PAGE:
The NTT IndyCar Series will postpone the introduction of its upcoming hybrid powertrains from 2023 to 2024.
The resolution comes on the heels of more than a year of delays with the energy recovery systems (ERS) and other critical components affected by global supply chain challenges.
Facing uncertainty as to when those supply issues will be resolved, the decision was made to push the new, more powerful 2.4-twin-turbo V6 internal combustion engines from Chevrolet and Honda – and the ERS units built by Germany’s MAHLE – back by a year to give all parties enough time to sufficiently prepare for debut in 2024.
RACER also understands the two auto manufacturers have also been impacted by supply chain problems that could have limited their ability to fully support IndyCar’s growing entry list if the original 2023 launch date was maintained.
The call to announce the delay at this early stage of the season is also driven by the need for both brands to continue supporting the 2.2-liter motors, which were previously scheduled to be decommissioned after the final race of the year in September. With the one-year postponement in place, Chevy and Honda will continue supplying the current 2.2-liter twin-turbo V6 engines.
In dealing with extended manufacturing lead times – six months, or more in some cases – for key 2.2-liter engine parts, Chevy and Honda arrived at a point of no return on ordering materials and commissioning production to keep the existing motors in play for post-season testing and the 2023 championship.
By shifting the bulk of 2.4-liter engine production to a later date and slotting the continuation of the 2.2-liter motors into the schedule, the series and its manufacturers have ensured their ability to support the paddock with engines without having to worry about any additional ERS or related delays that might occur before the 2024 season arrives.
“We are pleased with the pace of the technical development of the 2.4-liter, twin-turbocharged V-6 hybrid as we prepare it for competition,” said IndyCar president Jay Frye. “We are very encouraged by the progress our team and our partners have made, but an immediate decision needed to be made to ensure we are prepared for the 2023 season utilizing our current 2.2-liter engine package.
As RACER recently reported, the earliest arrival for prototype ERS units and 2023-spec prototype transmissions has been moved to June, and on the heels of numerous delivery dates being missed in the past, the potential for more delays put the 2023 launch at immense risk.
Despite the ongoing delays with the rest of the new technologies, Chevy and Honda were prepared to begin the track testing process this week in Florida with their new 2.4-liter motors. However, a decision was made by IndyCar to cancel the test after more component delays jeopardized the March 2-3 outing; the majority of the original dates listed on the 2.4-liter testing calendar have also been removed.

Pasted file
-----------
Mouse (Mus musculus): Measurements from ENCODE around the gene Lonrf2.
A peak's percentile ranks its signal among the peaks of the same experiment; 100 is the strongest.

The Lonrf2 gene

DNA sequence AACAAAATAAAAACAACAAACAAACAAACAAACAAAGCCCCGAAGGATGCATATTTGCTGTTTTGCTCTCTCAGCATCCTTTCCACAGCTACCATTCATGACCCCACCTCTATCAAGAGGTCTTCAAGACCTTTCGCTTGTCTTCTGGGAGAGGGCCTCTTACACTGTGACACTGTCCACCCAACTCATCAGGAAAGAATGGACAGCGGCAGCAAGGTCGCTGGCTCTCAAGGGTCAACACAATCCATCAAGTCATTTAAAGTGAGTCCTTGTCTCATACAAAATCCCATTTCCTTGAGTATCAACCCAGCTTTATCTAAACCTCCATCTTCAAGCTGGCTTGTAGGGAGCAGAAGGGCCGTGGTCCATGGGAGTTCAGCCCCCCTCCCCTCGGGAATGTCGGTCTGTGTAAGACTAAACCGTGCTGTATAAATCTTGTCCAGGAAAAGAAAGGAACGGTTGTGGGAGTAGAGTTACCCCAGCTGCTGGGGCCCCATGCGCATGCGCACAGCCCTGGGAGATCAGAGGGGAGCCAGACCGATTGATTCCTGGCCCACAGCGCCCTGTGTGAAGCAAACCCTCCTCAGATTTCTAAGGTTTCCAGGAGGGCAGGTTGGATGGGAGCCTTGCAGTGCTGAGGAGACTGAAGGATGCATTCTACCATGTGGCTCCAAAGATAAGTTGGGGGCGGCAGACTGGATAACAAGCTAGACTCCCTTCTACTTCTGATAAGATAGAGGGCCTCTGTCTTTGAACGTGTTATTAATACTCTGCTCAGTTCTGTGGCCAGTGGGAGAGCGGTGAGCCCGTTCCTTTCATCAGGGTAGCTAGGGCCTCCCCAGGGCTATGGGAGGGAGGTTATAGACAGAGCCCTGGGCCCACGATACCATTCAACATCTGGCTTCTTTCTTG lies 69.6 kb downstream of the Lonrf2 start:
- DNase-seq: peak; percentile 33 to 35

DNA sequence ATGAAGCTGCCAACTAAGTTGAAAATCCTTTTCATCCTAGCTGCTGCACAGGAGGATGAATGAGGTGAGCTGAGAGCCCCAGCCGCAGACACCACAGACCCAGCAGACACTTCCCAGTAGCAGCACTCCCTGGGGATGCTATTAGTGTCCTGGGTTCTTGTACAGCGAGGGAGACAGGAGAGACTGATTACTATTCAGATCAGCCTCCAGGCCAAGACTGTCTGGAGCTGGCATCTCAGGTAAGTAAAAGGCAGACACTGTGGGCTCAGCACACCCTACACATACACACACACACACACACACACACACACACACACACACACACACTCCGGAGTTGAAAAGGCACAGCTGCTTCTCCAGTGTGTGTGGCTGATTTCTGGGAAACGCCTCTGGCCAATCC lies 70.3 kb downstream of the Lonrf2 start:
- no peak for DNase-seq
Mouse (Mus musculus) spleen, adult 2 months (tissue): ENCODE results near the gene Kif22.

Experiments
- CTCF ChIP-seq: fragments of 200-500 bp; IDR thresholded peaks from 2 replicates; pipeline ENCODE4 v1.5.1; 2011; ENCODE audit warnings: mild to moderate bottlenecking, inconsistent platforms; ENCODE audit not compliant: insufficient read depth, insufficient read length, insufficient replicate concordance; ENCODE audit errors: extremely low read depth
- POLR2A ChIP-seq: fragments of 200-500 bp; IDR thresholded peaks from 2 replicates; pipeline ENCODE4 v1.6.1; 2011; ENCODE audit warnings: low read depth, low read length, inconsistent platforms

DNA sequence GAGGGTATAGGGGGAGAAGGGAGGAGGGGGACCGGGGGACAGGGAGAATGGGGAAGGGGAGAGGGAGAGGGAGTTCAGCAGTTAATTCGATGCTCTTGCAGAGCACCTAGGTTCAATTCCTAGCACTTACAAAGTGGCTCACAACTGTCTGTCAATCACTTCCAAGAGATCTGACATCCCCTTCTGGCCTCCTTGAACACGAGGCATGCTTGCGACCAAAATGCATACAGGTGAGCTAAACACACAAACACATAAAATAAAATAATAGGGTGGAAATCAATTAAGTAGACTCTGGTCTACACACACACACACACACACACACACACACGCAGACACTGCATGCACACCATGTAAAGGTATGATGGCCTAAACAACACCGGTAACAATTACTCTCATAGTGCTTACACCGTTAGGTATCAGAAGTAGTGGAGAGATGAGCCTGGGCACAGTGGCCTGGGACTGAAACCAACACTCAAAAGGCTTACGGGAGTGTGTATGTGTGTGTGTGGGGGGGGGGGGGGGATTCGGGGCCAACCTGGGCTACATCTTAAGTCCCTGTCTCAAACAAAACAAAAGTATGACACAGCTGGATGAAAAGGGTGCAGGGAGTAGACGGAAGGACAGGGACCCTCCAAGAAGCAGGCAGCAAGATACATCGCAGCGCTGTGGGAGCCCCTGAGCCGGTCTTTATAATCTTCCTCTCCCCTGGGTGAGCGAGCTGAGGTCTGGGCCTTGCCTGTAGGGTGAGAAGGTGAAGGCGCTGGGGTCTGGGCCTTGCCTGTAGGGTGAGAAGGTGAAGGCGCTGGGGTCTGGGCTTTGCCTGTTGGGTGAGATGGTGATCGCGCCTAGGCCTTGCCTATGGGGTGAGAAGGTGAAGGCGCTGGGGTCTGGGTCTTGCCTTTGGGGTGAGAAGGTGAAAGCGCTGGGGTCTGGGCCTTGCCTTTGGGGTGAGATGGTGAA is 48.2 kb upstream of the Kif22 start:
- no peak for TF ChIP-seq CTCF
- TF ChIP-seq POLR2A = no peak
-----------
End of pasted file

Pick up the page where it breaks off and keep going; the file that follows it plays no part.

With the official delay in motion, it’s believed IndyCar has outlined at least four testing opportunities for the manufacturers to use this year; a cutoff date for those tests is said to be a topic for future discussion.
“Thanks to our great partners at Honda and Chevrolet for working through this challenging supply chain situation,” Frye added. “We are going full speed ahead with the 2.4-liter hybrid engine and cannot wait to have it on track in 2024.”
Chevy and Honda will move forward with engine-only 2.4-liter track testing across March 30-31 at Sebring and introduce ERS units, new and lighter transmissions and bellhousings, and other critical items as they begin to arrive throughout the year.
“We are proud of the hard work and level of commitment by our engine group, along with our teams and partners, in the development of the Chevrolet 2.4-liter engine for our IndyCar program,” said Mark Stielow, GM’s director of motorsports competition engineering. “We were certainly excited to have it on-track next season.
“Chevrolet remains fully committed to the NTT IndyCar Series and we look forward to debuting our future engine package in 2024.”
Honda Performance Development is also eager to get moving and make noise with the next-generation engines in the background as the 2022 season takes place.
“We are very excited to get the electrified era of IndyCar Series racing underway,” said David Salters, president and technical director of HPD. “We have finished development and dyno testing of our new internal combustion engine, and once the hybrid system component supply chain issues are sorted, we’ll begin track testing of the new hybrid power unit.”